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Photo: DJ Hannigan

Keep Your Trail Treats to Yourself

How refusing to leave behind food in the woods can save wildlife.

Your boots thump along the singletrack as you climb toward your next Colorado peak or stunning alpine lake. You’re careful not to step off trail to protect the wildflower blooms—it’s one way to conserve our state’s immense beauty. And when your belly grumbles, you stop for a swig of your reusable water bottle, grab a fist full of M&M-laden trail mix, and a few of your energy-boosting snacks fall beside the trail. Here’s the decision split in the road: Do you leave bits of the chocolate and nuts concoction for the squirrel chirping at you from the tree? Or, do you gather up the dropped snacks to get rid of later on? Opt for option number two and trust that the talkative squirrel will find itself a tasty acorn down the trail.

According to Leave No Trace Center for Outdoor Ethics, nine out of 10 people in the outdoors are “uninformed about their impacts.” Each time we make a small impact—like cracking off a corner of a granola bar and pitching it to a cheeky little pika–we’re upsetting the balance of the wild. The natural ecosystem doesn’t leave room for unnatural adjustments in the wildlife food pyramid. But, how much harm can a few salty almonds and chocolate morsels really cause in the woods? The answer: A lot.

Each species—from elk to black bears to field mice—follows a diet which is provided by nature. When nibbles of human food turn into a regular dining habit, trouble starts.

Conservation starts small with letting nature feed wild animals.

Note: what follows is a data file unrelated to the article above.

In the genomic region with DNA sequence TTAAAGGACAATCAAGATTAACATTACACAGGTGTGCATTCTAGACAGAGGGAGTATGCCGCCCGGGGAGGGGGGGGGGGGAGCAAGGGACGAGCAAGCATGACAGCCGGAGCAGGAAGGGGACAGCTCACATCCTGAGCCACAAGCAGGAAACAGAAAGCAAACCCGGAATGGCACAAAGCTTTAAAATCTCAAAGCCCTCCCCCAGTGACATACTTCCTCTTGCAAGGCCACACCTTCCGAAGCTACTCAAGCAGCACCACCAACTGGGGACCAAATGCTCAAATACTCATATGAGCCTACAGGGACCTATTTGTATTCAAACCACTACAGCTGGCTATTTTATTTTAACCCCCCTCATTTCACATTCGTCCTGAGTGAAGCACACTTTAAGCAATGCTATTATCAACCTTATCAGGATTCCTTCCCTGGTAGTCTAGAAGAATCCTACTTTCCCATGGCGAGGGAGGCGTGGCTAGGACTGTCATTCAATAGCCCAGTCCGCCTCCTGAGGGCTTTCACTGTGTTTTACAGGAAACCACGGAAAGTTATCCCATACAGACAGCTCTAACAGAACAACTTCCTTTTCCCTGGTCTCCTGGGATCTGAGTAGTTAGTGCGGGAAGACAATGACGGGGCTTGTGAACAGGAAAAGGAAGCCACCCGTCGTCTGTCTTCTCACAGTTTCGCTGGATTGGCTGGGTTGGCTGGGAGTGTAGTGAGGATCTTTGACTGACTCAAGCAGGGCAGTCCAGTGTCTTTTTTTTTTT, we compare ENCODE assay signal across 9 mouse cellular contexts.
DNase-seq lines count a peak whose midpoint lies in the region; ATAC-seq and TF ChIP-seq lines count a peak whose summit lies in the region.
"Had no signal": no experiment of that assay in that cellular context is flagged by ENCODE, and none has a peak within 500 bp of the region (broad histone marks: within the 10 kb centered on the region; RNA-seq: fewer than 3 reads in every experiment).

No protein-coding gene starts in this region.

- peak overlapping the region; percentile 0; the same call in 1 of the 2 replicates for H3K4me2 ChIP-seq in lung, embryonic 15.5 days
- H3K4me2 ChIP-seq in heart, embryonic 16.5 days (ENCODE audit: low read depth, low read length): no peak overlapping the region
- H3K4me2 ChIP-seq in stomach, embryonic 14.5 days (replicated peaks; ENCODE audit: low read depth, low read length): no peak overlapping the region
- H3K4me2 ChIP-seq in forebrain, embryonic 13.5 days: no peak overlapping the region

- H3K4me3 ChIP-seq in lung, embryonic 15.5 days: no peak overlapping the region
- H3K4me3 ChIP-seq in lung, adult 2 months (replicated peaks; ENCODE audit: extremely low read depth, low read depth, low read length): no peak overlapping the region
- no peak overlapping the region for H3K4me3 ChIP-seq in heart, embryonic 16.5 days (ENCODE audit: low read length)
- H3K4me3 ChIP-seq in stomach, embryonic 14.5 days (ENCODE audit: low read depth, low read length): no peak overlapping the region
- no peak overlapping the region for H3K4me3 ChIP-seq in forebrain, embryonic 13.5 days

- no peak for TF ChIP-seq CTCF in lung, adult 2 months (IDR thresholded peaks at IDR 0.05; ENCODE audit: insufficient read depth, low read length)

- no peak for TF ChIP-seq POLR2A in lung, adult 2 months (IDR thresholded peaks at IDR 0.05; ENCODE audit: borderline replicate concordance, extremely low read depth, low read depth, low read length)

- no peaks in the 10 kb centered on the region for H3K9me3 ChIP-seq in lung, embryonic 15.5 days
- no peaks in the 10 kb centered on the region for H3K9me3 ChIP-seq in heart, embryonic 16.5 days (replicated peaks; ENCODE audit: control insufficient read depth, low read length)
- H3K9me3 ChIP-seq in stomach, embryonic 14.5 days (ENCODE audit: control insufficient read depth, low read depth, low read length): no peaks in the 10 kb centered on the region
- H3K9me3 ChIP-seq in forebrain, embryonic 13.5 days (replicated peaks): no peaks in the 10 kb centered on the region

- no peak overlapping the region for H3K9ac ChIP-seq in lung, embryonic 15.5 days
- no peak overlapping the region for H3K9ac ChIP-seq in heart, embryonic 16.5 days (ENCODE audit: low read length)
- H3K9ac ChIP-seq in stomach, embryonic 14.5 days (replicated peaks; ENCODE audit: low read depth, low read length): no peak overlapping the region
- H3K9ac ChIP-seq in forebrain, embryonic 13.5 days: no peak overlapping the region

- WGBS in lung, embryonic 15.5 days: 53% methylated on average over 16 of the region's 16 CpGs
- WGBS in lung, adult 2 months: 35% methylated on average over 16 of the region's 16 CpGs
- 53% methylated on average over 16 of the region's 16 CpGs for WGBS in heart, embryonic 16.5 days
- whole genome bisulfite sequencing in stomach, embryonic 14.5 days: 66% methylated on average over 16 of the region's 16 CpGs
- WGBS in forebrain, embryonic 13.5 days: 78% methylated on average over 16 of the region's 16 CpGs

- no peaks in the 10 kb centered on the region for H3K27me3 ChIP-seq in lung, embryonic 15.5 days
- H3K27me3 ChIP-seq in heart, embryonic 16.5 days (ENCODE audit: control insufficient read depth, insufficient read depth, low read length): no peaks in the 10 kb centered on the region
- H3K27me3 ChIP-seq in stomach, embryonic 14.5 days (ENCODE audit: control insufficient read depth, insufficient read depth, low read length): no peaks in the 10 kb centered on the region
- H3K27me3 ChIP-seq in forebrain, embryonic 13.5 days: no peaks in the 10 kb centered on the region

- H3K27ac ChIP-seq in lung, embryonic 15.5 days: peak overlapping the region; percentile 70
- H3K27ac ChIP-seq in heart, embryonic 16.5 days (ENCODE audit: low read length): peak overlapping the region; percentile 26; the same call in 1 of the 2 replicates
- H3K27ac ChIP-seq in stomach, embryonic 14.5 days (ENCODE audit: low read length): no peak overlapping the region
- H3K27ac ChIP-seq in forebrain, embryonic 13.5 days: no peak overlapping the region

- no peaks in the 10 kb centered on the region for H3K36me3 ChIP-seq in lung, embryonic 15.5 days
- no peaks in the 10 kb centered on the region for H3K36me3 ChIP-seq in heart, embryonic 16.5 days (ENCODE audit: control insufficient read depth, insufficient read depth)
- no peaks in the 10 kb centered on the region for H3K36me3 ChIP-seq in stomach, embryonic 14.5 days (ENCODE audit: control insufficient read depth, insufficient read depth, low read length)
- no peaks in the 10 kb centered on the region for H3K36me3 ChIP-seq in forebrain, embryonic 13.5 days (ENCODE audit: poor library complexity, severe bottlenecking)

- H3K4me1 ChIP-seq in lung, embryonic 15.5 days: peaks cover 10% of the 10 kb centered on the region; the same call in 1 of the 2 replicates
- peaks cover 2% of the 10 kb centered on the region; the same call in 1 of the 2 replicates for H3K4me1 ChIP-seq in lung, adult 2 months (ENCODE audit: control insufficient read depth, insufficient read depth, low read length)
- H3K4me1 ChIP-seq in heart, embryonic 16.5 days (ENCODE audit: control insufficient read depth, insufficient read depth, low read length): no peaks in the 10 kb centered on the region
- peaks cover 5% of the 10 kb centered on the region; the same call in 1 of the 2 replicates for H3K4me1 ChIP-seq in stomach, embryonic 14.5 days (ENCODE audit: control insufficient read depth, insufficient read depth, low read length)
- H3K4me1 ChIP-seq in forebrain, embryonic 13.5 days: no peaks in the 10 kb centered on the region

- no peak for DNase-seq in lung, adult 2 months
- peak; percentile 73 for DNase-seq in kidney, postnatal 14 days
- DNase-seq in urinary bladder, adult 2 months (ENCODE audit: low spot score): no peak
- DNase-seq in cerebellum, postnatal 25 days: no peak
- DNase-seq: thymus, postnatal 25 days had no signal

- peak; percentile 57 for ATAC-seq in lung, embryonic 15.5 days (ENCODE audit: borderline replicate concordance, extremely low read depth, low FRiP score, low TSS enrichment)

When animals big and small get a taste for human food, they lose their sense of fear towards the two-leggeds. In a hunt for these tasty treats, animals find their way closer to people … people with crumbs to spare. Deer might meander toward a popular in-town trailhead waiting for leftovers. And while they are a magnificent sight to observe close-up, two issues arise: they might eat your neighbor’s prized garden in-route or they might be tailed by a predator. Upticks in human conflict with bears and mountain lions can start as simply as one of these animals following a rainbow-colored trail from their mountain home closer to ours which conveniently includes garbage and bird-feeders galore!

Innocently left tidbits of food left behind encourage a change in animal behavior, potentially dangerous human encounters with wildlife, and an unfortunate fate for an animal that gets too comfy looking for its next meal. Just as crucial, these missteps can make wild animals ill. A buffet of sugary breads and processed snacks aren’t great for humans and can leave a wild animal malnourished and potentially unable to survive. But if you make the choice to tuck your snacks away properly, the animals aren’t the only ones that will notice.

Each time you pluck a rogue peanut from the dirt, our state’s youngest conservationists are watching. Take the time to tell kids why it matters and that age doesn’t mean you can’t make a positive impact … in fact we can all take little steps when it comes to taking care of Colorado wildlife.

Conservation starts small, so please be stingy with your granola bars. Granola bars are for people. Acorns are for critters.

The editorial staff of 5280 had no role in the preparation of this content.